Chris McGinn at PfH Scotland gives an overview of the new domestic retrofit standard, PAS 2035, and provides advice for housing associations and local authorities on how to prepare for and cope with the changes.

Last year a new domestic retrofit standard was introduced to Scotland and across the UK. PAS 2035 sets out an updated spec for the design of low carbon measures and any social landlord drawing on government Energy Company Obligation (ECO) funding must comply.

But retrofitting housing stock using this comprehensive ‘whole house approach’ isn’t easy and many housing associations and local authorities are struggling.

Although the ambitions of this standard are welcome, it has made the eco-improvement process more onerous. Many asset managers and procurement teams are telling me that costs per unit have increased, and works are taking longer. A shortage of the retrofit experts needed for new roles is also a problem.

So, what are the practical changes brought by the Publicly Available Specification (PAS) 2035 and why are they making things more difficult?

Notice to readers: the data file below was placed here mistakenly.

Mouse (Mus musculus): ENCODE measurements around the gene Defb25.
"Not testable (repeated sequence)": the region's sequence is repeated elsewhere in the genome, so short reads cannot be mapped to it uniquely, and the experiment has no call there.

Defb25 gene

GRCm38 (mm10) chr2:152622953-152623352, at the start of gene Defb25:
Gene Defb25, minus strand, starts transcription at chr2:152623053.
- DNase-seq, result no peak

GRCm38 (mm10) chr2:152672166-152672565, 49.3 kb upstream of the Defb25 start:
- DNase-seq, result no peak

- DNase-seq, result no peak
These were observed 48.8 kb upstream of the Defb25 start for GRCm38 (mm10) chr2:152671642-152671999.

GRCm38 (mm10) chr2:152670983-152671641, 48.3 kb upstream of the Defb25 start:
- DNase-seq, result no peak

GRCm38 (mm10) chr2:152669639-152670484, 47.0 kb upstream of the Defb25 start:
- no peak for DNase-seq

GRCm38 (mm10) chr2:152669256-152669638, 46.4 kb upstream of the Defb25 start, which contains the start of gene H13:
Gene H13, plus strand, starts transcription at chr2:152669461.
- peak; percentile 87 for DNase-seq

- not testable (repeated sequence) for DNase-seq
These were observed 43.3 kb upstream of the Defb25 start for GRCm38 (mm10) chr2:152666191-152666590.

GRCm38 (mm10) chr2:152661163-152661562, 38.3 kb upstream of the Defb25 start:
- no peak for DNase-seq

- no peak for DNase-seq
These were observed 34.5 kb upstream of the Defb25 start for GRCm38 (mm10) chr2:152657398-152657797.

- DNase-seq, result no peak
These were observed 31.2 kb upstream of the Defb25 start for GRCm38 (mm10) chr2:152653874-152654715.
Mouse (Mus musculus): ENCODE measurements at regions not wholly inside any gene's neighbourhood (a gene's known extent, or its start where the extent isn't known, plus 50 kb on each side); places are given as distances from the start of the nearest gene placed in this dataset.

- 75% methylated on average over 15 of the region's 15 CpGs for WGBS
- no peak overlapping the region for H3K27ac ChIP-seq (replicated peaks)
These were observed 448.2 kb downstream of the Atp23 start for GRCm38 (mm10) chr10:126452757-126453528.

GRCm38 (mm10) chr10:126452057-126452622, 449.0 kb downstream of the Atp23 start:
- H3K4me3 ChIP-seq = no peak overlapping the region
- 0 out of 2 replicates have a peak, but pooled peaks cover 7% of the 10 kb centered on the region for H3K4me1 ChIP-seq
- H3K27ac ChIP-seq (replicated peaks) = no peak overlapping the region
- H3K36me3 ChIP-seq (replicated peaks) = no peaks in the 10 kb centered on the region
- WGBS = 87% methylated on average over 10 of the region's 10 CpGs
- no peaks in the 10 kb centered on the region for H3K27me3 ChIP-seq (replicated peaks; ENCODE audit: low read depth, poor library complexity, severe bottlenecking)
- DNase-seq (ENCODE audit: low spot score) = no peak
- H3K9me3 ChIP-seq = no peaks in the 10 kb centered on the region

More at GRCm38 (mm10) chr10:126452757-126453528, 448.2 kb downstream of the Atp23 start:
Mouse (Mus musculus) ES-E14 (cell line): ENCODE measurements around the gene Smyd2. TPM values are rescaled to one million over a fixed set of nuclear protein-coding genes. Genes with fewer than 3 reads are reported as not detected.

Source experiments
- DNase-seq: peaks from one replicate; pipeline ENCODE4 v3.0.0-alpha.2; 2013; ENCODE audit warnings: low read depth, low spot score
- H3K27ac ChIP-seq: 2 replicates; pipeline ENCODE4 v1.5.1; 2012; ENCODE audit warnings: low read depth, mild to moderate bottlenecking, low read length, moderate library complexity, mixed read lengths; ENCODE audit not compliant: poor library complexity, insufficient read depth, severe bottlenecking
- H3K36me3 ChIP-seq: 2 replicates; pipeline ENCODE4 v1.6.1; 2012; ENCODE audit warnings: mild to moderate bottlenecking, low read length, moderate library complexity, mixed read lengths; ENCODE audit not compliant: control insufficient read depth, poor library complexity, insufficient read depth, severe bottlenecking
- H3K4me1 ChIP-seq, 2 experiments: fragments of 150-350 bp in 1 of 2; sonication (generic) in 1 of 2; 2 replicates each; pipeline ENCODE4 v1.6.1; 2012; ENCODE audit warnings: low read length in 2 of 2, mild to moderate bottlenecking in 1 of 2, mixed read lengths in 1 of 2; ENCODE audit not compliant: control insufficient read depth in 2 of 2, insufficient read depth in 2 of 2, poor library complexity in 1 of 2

This new industry-wide code of practice aims to prevent upgrades being poorly designed, defective or made in isolation – issues that have, in the past, reduced the overall energy efficiency of homes and led to unintended health and social issues for residents.

PAS 2035 forces social housing providers to think about carbon-cutting holistically, as a whole system of interrelated works rather than individual measures. They must consider the technical fabric of a property but also a householder’s views and the environment of their home.

The people responsible for each element of the process have also changed to improve accountability. Specific roles must be in place on each project and professionals have to hold certain qualifications before they can begin.